Sunday, March 16, 2008

A Prevalent Fear

From Our Savage Neighbors, by Peter Silver, published by W.W. Norton & Company, 2007, pp. 58-59:

    Rather surprisingly, the right of at least eventual burial was a basic assumption of the laws of war. As the great Spanish theorist Vitoria had observed, it had been considered a clear right under natural law, even for the corpses of executed criminals, since at least the time of the Israelites: and since "piety is a natural thing, even for the dead . . . [it] is unlawful to abuse their corpses." Unlike those people today who sign up happily for posthumous donations and dissections, early Americans were very far from indifferent about what happened to their bodies after death. When blended with Indians' supposed propensity for mutilating their dead or dying opponents, this dread of posthumous abuse (especially of decaying visibly, or becoming food for animals) accounted for an enormous part of the fear that provincial Americans felt when considering Indian attacks. Their evident fascination with the burning up after death of Indians victims in flaming barns or houses probably sprang, too, from the idea of the dead's being disposed of in horribly unconventional ways.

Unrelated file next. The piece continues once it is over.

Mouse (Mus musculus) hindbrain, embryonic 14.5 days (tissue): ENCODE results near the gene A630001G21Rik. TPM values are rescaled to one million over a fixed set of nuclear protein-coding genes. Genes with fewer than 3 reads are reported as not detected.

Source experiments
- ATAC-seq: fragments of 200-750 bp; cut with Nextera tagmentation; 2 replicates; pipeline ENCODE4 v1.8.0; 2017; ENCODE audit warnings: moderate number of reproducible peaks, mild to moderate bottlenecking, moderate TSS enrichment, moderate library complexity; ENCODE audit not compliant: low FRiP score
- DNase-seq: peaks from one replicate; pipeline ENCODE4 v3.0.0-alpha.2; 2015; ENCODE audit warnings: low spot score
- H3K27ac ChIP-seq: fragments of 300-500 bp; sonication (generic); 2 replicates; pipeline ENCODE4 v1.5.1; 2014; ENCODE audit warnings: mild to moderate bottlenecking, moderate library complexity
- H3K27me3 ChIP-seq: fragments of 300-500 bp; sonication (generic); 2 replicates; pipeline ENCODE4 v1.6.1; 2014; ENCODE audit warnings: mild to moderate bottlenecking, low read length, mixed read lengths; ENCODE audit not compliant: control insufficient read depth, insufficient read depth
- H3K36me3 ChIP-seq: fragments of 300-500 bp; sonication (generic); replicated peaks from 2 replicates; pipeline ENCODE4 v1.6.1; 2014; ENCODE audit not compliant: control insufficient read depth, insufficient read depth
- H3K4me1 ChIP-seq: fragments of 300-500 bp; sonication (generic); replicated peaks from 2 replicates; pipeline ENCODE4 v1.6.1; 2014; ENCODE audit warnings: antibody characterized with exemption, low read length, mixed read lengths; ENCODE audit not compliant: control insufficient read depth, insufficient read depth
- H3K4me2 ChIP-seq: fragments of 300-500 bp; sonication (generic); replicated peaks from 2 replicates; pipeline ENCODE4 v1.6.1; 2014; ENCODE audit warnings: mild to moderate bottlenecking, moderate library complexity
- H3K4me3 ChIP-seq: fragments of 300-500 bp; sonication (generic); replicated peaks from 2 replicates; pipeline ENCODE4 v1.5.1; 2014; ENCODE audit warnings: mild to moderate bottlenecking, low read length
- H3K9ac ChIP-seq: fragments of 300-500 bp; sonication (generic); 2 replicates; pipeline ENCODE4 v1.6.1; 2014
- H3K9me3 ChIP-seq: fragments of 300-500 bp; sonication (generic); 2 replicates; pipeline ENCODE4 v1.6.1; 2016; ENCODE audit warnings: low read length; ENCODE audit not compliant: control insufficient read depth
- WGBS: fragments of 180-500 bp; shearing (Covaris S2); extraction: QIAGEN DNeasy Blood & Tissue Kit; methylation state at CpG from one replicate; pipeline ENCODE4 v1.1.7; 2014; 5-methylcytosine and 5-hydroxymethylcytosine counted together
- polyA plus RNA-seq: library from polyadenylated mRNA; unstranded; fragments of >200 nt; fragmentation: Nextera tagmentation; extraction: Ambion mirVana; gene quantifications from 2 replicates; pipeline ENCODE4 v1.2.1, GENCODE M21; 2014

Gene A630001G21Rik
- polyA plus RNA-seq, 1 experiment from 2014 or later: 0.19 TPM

Body-burying expeditions had a central place in newspaper reporting–a place that makes sense when we understand the special power the damaged or unburied dead had to shock and depress colonists. The parties of men who trudged off to find victims and "[Bury them] in a Christian Manner" became vessels for terror. In late October 1755, after William Parsons heard reports of an attack near Easton and went out "to assist in burying the Dead," he wrote two letters unburdening himself of the horror of the trip. His little party, doubling in numbers as it went, heard of another attack nearer by and decided "to go . . . to these dead Bodies" first, which they soon found "lying dead just in the Road" with "all the Skin of their Heads . . . scalpt off." As darkness fell, the members of the party worried that "their Bodies might be torn to pieces" before morning. So they borrowed a grubbing hoe and shovel from the nearest farm and dug the deepest grave they could in the stony ground, putting them both in one grave . . . as we found them with all their Cloaths on."